By Aaron Foyer
VP, Orennia

Negative power pricing in the California Independent System Operator (CAISO) market occurs when the supply of electricity exceeds demand to such an extent that producers are essentially willing to pay consumers to take their electricity. This phenomenon can be attributed to several factors:

  • Renewable overproduction: California has a substantial amount of renewable energy generation, particularly from solar. Especially during periods of high solar output, the power supply can greatly exceed demand. This is most pronounced in March and April when solar supply is significant, but demand has yet to reach summer highs.
  • Inflexible generation sources: Some power plants cannot easily or economically reduce output. In California, this is often nuclear but can include coal and natural gas. This inflexibility can contribute to excess supply.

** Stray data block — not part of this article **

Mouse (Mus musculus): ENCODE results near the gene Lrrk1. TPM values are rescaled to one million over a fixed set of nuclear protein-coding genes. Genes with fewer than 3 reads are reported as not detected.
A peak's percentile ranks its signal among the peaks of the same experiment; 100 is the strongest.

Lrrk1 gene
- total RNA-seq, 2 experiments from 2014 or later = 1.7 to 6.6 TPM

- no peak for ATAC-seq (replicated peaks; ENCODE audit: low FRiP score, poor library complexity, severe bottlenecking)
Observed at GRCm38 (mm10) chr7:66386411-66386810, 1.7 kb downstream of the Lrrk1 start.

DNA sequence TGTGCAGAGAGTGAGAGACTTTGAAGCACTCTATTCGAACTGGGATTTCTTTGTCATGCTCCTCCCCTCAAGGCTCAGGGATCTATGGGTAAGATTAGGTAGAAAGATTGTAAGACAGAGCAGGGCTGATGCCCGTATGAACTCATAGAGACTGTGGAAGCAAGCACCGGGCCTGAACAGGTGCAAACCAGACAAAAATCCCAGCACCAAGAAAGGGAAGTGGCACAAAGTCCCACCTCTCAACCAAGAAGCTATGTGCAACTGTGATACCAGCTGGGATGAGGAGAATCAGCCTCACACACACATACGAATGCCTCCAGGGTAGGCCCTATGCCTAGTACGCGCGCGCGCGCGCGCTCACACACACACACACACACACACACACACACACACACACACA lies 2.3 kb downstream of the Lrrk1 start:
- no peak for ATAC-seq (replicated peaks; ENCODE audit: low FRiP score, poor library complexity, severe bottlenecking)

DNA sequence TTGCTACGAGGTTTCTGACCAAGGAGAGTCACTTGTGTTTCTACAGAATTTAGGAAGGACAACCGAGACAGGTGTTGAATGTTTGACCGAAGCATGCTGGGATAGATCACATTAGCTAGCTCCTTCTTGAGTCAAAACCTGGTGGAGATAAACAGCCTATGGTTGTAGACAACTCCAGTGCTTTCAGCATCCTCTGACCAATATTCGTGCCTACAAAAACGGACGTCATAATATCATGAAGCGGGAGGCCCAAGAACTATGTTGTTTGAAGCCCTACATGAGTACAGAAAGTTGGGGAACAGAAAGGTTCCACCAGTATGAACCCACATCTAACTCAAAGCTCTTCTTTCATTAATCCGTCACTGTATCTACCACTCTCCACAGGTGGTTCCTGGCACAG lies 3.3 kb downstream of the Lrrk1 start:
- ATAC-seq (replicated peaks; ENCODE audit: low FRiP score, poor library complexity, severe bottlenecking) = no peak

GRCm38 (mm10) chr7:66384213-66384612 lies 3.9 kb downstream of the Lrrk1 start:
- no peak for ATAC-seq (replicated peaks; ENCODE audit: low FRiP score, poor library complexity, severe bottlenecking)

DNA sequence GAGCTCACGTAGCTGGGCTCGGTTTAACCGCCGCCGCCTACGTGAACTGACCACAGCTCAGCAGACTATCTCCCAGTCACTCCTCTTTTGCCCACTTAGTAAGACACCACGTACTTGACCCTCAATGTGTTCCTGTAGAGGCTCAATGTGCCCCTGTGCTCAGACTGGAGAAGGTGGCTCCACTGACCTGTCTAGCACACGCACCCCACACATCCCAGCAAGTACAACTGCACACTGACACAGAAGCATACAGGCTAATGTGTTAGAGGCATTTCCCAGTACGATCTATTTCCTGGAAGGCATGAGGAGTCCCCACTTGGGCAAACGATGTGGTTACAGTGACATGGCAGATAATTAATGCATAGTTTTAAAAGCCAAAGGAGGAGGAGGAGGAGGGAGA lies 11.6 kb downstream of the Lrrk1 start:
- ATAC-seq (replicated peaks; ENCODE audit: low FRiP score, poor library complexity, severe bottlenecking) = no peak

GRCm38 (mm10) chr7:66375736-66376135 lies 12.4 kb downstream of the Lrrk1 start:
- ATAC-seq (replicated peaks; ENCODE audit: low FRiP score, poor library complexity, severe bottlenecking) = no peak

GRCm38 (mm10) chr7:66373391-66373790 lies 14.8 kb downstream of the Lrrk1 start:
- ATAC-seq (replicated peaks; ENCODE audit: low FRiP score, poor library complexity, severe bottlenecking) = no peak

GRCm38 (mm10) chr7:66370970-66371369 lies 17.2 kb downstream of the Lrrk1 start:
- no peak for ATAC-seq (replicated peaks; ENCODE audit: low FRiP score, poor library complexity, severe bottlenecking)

• Grid constraints: Transmission constraints can prevent the export of excess electricity to other regions where it might be needed, further exacerbating the local oversupply issue.
  • Rules and incentives: CAISO market rules and incentives might encourage generators to continue producing electricity even when demand is low. For example, renewable sources may earn renewable energy credits (RECs) and production tax credits (PTCs), or contracts that pay them for the electricity they generate, regardless of market prices.

The growth of negative pricing between March and April of last year compared to this year is remarkable, and likely indicates elevated REC prices.

The impact: Producers that cannot easily reduce output but still have high operating costs (like thermal plants) are forced to accept periods of negative prices. As it relates to setting up a functioning power market for when incentives eventually roll off, persistent negative pricing may send the wrong signals to investors.

Despite the ramp up of cheap renewables and negative pricing events, California residential power prices have gone up much faster than the national average.